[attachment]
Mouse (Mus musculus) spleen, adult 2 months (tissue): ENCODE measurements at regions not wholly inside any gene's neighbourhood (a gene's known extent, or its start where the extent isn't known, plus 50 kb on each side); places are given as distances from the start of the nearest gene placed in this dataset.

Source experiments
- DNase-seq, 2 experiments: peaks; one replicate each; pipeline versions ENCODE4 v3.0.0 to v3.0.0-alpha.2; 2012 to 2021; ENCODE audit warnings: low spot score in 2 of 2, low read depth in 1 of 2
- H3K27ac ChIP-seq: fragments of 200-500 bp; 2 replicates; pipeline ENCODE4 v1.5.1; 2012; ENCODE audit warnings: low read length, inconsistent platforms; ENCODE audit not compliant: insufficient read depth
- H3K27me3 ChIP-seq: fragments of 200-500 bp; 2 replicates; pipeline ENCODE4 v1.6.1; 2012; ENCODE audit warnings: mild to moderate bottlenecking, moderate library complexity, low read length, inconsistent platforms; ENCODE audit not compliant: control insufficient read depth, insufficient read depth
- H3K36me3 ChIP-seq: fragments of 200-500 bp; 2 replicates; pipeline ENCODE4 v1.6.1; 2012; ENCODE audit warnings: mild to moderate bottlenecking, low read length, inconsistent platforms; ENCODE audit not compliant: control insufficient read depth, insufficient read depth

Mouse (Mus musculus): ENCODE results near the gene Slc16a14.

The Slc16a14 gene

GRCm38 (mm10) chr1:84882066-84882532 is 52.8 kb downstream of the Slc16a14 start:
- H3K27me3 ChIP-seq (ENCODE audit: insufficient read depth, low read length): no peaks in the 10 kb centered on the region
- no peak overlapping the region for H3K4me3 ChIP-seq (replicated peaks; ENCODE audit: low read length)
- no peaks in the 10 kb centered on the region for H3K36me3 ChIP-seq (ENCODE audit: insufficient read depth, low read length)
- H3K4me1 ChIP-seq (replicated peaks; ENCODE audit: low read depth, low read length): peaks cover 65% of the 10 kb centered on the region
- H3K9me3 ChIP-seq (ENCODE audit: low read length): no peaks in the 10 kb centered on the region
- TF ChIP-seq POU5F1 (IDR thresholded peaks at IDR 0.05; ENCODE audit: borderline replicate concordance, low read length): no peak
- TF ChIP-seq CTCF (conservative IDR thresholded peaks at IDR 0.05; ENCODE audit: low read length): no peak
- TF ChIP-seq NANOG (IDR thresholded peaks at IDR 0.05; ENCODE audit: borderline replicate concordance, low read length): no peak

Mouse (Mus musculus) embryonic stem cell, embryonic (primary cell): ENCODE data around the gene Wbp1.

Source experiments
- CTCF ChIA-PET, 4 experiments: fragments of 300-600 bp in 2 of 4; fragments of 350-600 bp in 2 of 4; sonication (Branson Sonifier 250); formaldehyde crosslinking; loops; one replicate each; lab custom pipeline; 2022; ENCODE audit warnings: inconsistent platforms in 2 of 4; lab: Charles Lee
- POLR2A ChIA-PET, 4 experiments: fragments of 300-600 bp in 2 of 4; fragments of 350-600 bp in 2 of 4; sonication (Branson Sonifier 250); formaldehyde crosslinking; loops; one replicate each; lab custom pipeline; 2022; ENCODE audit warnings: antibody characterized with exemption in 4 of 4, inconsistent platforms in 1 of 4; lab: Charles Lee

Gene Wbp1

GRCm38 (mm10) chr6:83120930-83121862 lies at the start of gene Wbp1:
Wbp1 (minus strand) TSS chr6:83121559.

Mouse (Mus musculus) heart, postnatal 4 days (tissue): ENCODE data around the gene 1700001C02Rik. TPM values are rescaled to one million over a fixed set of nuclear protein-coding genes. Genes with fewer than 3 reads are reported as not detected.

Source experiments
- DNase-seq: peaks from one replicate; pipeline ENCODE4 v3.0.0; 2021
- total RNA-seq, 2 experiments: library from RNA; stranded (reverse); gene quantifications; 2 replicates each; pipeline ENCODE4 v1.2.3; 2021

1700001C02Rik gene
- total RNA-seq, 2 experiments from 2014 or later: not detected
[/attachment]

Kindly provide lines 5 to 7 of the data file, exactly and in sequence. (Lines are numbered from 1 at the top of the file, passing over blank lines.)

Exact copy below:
- H3K27me3 ChIP-seq: fragments of 200-500 bp; 2 replicates; pipeline ENCODE4 v1.6.1; 2012; ENCODE audit warnings: mild to moderate bottlenecking, moderate library complexity, low read length, inconsistent platforms; ENCODE audit not compliant: control insufficient read depth, insufficient read depth
- H3K36me3 ChIP-seq: fragments of 200-500 bp; 2 replicates; pipeline ENCODE4 v1.6.1; 2012; ENCODE audit warnings: mild to moderate bottlenecking, low read length, inconsistent platforms; ENCODE audit not compliant: control insufficient read depth, insufficient read depth

Mouse (Mus musculus): ENCODE results near the gene Slc16a14.